While the only course offered directly through CHE is the Methods Seminar, CHE associates teach courses in departments across the University that explore issues of human and environmental change over time.
Spring 2017 Courses Offered by CHE Faculty Associates
Civil Society & Community Studies 375 003. Community and Environment
Instructor: Leah Horowitz
Monday/Wednesday/Fridays, 11:00 - 11:50AM
Communities around the world face a variety of environmental issues, to which they respond in multiple ways. Using case studies from around the planet, this course will explore ways that communities conceptualize their environments, protect them, and cope with threats to them, with a special focus on grassroots engagements with industrial development.
Legal Studies/Env Studies 430. Law and Environment
Instructor: Richard Keyser
Tuesday/Thursdays, 9:30 - 10:45AM
This class explores environmental studies through a focus on law and legal history. Although its main concentration is on U.S. environmental law, the course will begin and end with broader historical and global perspectives. The first of three units of the class survey the English, European, and early American legal approaches to land use, natural resources, and pollution through World War II. A second unit examines the development and practice of contemporary U.S. environmental law. The final unit considers the recent emergence of international environmental law.
Spanish 468. Topics in Hispanic Cultures: Cultures, Environments and Economies
Instructor: Kata Beilin
Tuesday/Thursdays, 2:30 - 3:45PM
The Anthropocene is a recently coined name for the epoch when humans shape their environment with a force comparable to a geological event. Even if the beginning of the Anthropocene could be dated back to the appearance of the steam engine, the awareness of the Anthropocene, which provides the framework for this class, is born only in the 21st century. In the course of the semester, we will investigate how economy and culture work together, consuming and/or restoring their environments in divergent scenarios of the Anthropocene. Applying perspectives from environmental humanities, we will countervail economistic discourses with stories "from below," featuring human and non-human experiences resulting from existing cultural and economic arrangements. From scenarios of the expansion of a neoliberal global economy, we will move to those of resistance (environmentalism of the poor) and alternative economies (local currencies, eco-villages), where we will encounter new economic theories (ecological economics, feminist economy), and new social movements that seek to live by respecting their local environments. Focusing on chosen localities in the Hispanic World, we will discuss some of the most significant aspects of culture, economy and environment in the global economy and in de-growth scenarios.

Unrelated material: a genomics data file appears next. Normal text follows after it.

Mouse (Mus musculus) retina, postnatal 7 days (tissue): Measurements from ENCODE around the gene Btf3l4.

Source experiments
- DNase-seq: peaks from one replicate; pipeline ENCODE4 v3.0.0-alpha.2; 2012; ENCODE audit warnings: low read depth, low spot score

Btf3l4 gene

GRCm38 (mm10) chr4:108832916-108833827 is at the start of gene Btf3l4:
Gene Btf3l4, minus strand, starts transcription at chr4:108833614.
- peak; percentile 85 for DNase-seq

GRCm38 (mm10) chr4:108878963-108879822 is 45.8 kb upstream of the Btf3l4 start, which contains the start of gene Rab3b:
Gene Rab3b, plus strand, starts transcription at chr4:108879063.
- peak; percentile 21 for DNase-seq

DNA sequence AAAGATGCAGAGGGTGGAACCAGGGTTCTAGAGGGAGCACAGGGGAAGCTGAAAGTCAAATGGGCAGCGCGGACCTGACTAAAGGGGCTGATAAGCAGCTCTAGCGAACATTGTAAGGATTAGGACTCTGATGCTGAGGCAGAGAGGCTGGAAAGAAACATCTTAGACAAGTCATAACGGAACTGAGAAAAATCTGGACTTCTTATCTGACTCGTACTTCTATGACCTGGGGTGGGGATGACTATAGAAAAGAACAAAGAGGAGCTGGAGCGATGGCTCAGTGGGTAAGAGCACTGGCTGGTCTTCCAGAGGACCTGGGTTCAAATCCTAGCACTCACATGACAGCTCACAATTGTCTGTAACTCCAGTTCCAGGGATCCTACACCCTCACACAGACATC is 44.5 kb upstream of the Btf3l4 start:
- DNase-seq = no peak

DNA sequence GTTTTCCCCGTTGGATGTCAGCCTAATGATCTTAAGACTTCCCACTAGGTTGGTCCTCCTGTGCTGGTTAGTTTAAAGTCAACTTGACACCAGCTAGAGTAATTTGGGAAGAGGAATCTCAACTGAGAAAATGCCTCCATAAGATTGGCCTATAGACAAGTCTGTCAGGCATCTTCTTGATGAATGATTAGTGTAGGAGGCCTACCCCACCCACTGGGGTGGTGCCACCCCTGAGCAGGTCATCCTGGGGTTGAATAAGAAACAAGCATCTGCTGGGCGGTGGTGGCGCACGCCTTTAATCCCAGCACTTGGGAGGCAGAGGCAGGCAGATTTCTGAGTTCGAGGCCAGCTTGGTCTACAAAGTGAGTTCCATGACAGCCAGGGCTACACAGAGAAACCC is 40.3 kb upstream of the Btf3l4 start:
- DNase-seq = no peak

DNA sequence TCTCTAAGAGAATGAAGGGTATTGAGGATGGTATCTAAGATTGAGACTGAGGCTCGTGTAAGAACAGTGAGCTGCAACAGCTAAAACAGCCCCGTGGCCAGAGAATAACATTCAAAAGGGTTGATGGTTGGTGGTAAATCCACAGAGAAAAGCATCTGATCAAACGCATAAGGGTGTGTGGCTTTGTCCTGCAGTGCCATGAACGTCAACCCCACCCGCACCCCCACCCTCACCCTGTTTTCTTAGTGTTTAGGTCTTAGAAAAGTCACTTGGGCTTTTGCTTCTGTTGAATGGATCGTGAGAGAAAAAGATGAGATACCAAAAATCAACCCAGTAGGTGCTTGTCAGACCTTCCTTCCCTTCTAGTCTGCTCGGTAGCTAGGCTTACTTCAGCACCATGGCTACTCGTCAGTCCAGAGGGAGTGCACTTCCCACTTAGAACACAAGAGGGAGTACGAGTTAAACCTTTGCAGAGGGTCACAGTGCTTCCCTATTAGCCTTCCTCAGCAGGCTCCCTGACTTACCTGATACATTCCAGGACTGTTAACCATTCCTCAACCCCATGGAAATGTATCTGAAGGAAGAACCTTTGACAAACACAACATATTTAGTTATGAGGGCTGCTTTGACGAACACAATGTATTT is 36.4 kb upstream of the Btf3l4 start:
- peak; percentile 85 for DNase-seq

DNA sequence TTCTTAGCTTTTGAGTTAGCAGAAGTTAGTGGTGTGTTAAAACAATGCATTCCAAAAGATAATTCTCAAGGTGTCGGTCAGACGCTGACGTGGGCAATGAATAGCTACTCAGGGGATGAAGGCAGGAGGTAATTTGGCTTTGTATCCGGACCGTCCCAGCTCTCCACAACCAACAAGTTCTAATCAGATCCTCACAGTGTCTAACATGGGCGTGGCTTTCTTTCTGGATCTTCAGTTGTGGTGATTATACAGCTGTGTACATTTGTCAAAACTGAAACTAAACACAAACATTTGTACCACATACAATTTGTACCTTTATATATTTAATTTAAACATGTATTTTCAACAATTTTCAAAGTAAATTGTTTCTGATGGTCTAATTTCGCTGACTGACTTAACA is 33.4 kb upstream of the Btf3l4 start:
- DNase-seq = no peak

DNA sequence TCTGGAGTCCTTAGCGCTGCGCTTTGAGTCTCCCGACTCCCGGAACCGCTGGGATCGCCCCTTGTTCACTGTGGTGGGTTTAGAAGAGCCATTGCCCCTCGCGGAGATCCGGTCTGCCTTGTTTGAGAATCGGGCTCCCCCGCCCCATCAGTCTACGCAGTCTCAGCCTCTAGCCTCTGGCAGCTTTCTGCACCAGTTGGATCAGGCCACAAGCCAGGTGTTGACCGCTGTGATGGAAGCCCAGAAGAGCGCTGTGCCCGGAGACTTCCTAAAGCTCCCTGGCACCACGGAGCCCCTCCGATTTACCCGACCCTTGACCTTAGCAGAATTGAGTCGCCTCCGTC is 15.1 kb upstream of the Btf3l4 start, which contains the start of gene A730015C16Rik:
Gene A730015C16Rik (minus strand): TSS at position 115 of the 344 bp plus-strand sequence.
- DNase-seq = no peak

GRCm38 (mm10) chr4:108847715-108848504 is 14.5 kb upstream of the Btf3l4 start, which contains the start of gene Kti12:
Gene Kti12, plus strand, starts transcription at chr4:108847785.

English 820. Recent North American Ecopoetics
Instructor: Lynn Keller
Mondays 10:00AM - 12:30PM
We will study volumes of poetry (usually a volume a week) written by diverse poets from the U.S. and Canada addressing environmental challenges in the late years of the 20th and early years of the 21st centuries. Our engagement with that poetry, much of which will be linguistically and formally experimental, will be enriched by reading environmental critics and theorists from Lawrence Buell to Timothy Morton, from Ursula Heise to Catriona Sandilands, Jane Bennett to Stacy Alaimo to Rob Nixon.
Art History 867. Seminar in Architectural History: Methods in Buildings-Landscapes-Cultures
Instructor: Anna Andrzejewski
Tuesdays 2:00 - 4:00PM
This course seeks graduate students in the humanities and social sciences who actively interrogate the material and geographical world to understand its past and present meanings. Participants will critically examine methods of studying the everyday built environment, which includes ordinary buildings, cultural landscapes, and material objects. Students will analyze and compare a wide array of theories and methodological approaches from the last four decades including the work of scholars from the disciplines and fields of Art History, Geography, Landscape History, Environmental History, Urban Studies, Literature, Historical Archaeology, Material Culture, and Folklore. Discussions encourage students to explore the intellectual boundaries of these overlapping academic disciplines while also cultivating their own identities in their chosen fields of study through working on a capstone research project. Research projects this semester will focus on the theme of "Frontier Landscapes of the Anthropocene."
A Sampling of CHE-Related Courses Offered at UW-Madison
What sorts of coursework do CHE grads pursue and faculty offer? This archived list of courses features classes offered here at UW, from 2012 to the present, that may be of interest to the CHE community. (Note that not all courses are currently offered; please check with individual course departments or instructors to inquire about availability for schedule planning.)